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Schools close in advance of new storm

Knezovich ‘strongly’ urges the closures

Sheriff Ozzie Knezovich today “strongly recommended” all schools in Spokane County remain closed Monday, and most districts that had not already made the decision to keep children home were apparently complying with his unprecedented step.

Spokane Public Schools, which had announced earlier that classrooms will be open Monday, quickly changed course and opted to close.

Knezovich and mayors Rich Munson of Spokane Valley and Mary Verner of Spokane said their overriding concern was the safety of children who would be walking to school in the streets, or awaiting buses while hidden behind snow berms.

“We don’t want to have a loss of life,” said Munson, who said berms along Sprague Avenue were 8 feet high before the snow expected tonight.

Kerry Jones of the National Weather Service predicted 5 to 8 inches, with the possibility of street flooding later in the week as temperatures warm toward 40 degrees and rain, possibly as much as 1 ½ inches, saturates the snow pack accumulated since the first major dump Dec. 17 and 18.

“It’s going to be a significant event,” Jones said of the snow, adding that winds could gust up to 35 mph as the temperatures rise.

Knezovich, acting as director of emergency management for the county, said officials will reconvene at 4 p.m. Monday to reassess conditions. Although the school closure was announced as a recommendation, Knezovich said the Department of Emergency Management was reviewing Washington law to see if he was empowered to order the closures.

Lisa Jameson, spokeswoman for the Sheriff’s Office, said an Spokane City/County Inter-Local Agreement gives Knezovich authority to manage the ongoing snow emergency, using recommendations as a tool.

Knezovich said he was unaware of a precedent for his action, which also applies to private schools.

He said he wants to be sure bus routes are clear, and that the schools have cleared away snow that would impede safe student access to the buses when they arrive or depart. Some of that work has been delayed because school maintenance workers have been removing snow from flat roofs, he said.

No school roofs have collapsed, but numerous businesses have experienced cave-ins.

“Our roofs are built to a higher standard,” said District 81 assistant superintendent Mark Anderson, who noted the district hired a structural engineer to confirm the integrity of its 60 buildings.

He said district maintenance workers have been at schools every day, including holidays, removing snow from walkway canopies, bus loading areas and sidewalks. Buildings usually kept cool during Christmas vacation have heated to help melt rooftop snow.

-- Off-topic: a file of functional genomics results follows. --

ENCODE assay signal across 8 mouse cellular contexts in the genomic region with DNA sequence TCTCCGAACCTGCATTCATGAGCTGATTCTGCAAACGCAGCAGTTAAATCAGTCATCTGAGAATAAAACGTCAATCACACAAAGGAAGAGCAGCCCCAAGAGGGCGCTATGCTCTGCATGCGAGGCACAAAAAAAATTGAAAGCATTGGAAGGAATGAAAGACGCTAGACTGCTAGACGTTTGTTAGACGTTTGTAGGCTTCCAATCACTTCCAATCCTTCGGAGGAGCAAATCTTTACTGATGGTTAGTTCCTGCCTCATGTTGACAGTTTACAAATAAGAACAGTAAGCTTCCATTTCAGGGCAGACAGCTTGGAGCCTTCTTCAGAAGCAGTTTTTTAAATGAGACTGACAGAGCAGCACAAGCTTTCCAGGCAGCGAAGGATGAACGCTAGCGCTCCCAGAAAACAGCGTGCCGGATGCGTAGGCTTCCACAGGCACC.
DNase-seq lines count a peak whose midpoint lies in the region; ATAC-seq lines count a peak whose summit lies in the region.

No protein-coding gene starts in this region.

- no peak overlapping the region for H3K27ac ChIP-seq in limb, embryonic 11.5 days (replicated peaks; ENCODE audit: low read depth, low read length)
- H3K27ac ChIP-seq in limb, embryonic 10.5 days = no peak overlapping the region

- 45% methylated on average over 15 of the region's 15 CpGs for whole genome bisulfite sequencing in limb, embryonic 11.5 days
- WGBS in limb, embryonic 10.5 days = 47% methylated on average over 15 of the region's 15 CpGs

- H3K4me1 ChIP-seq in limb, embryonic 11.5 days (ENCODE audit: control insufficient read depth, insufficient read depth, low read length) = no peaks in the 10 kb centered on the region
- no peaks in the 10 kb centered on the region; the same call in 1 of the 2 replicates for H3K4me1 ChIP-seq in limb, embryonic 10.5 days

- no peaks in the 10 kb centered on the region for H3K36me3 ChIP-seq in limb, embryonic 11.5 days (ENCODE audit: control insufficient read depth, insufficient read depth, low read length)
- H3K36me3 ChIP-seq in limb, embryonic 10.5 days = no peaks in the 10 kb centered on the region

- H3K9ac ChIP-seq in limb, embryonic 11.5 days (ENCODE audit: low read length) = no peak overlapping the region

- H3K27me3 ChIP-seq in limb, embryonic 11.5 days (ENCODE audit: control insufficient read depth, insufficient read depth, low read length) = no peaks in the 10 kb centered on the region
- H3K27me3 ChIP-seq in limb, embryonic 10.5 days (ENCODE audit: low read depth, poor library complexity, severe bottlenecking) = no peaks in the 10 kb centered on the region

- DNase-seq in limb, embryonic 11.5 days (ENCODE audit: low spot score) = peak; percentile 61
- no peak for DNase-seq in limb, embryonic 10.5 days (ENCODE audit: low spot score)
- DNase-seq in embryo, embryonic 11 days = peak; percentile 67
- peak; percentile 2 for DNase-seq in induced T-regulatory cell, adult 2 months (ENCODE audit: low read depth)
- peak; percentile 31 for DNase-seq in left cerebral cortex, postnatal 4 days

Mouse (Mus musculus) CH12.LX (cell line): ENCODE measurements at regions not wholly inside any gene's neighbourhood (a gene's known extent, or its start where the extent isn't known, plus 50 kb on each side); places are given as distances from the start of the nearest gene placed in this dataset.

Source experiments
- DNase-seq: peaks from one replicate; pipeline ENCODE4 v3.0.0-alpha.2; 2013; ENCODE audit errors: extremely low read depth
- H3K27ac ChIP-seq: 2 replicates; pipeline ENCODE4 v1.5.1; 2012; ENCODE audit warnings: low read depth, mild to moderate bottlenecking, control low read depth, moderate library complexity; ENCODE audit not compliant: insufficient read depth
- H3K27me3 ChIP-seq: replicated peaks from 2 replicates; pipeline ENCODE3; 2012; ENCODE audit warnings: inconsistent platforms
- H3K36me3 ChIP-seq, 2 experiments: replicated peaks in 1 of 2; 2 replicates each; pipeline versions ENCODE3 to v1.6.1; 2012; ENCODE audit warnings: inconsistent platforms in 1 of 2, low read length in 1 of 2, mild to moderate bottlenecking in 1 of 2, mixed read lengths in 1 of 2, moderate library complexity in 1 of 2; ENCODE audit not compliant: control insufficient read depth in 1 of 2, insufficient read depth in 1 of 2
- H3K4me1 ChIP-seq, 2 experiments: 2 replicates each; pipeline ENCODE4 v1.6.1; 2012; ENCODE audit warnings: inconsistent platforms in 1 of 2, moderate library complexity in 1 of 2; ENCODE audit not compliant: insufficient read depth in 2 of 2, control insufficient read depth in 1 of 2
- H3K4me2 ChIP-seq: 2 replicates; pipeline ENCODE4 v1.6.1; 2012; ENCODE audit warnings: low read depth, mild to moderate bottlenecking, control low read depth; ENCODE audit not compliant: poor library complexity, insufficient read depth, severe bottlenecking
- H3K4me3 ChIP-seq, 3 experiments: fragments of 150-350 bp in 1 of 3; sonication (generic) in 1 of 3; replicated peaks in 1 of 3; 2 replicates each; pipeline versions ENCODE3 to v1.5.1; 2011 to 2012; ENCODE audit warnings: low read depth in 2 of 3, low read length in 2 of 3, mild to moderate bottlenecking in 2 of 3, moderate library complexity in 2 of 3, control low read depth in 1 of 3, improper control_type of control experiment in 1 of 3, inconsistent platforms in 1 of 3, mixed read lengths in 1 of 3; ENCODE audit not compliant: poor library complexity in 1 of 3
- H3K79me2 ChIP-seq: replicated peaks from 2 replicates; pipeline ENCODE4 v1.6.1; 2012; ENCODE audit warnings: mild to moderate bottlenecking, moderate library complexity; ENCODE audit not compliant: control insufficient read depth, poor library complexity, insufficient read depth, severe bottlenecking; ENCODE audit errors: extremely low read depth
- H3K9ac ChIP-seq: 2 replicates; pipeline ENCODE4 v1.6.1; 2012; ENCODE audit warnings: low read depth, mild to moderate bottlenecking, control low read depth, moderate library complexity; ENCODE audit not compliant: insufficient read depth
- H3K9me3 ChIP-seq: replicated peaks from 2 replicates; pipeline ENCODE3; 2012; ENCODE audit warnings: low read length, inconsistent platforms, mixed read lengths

“We are going to have huge utility bills,” Anderson said.

Anderson and District 81 Superintendent Nancy Stowell said they, too, were concerned with student safety, and would have allowed parents who did not think their children could get to school safely to keep them home.

“We thought we were ready to go,” Anderson said, although the expected overnight snowfall might have forced the district to close schools anyway.

Area colleges also shut their doors. Terrible street conditions in Cheney prompted Eastern Washington University to decide last week to cancel school Monday. The Community Colleges of Spokane are closed, delaying the start of winter term for at least a day. Washington State University Spokane also suspended operations. Whitworth University has classes schedules, but is monitoring the situation and plans to make a decision about holding classes by 6 a.m. Monday. Officials urged students, faculty and staff to use caution in making travel decisions. Updated information will be available online at www.whitworth.edu. Gonzaga University is still on break this week.

It doesn’t appear that the closures extended past the state line, although the Coeur d’Alene Tribal School will be on a two-hour delay Monday. Hazel Bauman, superintendent of Coeur d’Alene Public Schools, said Sunday afternoon the district’s plan was to open school Monday.

“The parking lots are cleared, the roofs are in good shape, the sidewalks have been cleared. Our facilities are ready to go,” she said. “If it’s not a huge storm, we’re good to go with the buses.”

She wouldn’t expect to make the call today, unless things get bad over the course of the evening. Parents can call the district’s transportation hotline, (208) 667-0784, for recorded information on closures.

“I’m really hoping we have school tomorrow,” Bauman said. “But of course, we’re not going to compromise the safety of the kiddos.”

The sheriff and mayors said snow-related costs have become overwhelming.

Verner said the city is spending an estimated $150,000 a day on plowing, with bills since mid-December probably exceeding $2 million.

“We can’t sustain this fiscally,” she said.

Munson said Spokane Valley is awaiting its plowing bill from Spokane County, with the likelihood the $500,000 budgeted is already gone. Without federal or state aid, city budgets will be in trouble, he said.

Knezovich said the management team is looking statewide, and even out of state, to find resources. But there is a limit to what can be done, he said.

“We can’t remove every berm there is,” he said.

Staff writer Carolyn Lamberson contributed to this report.



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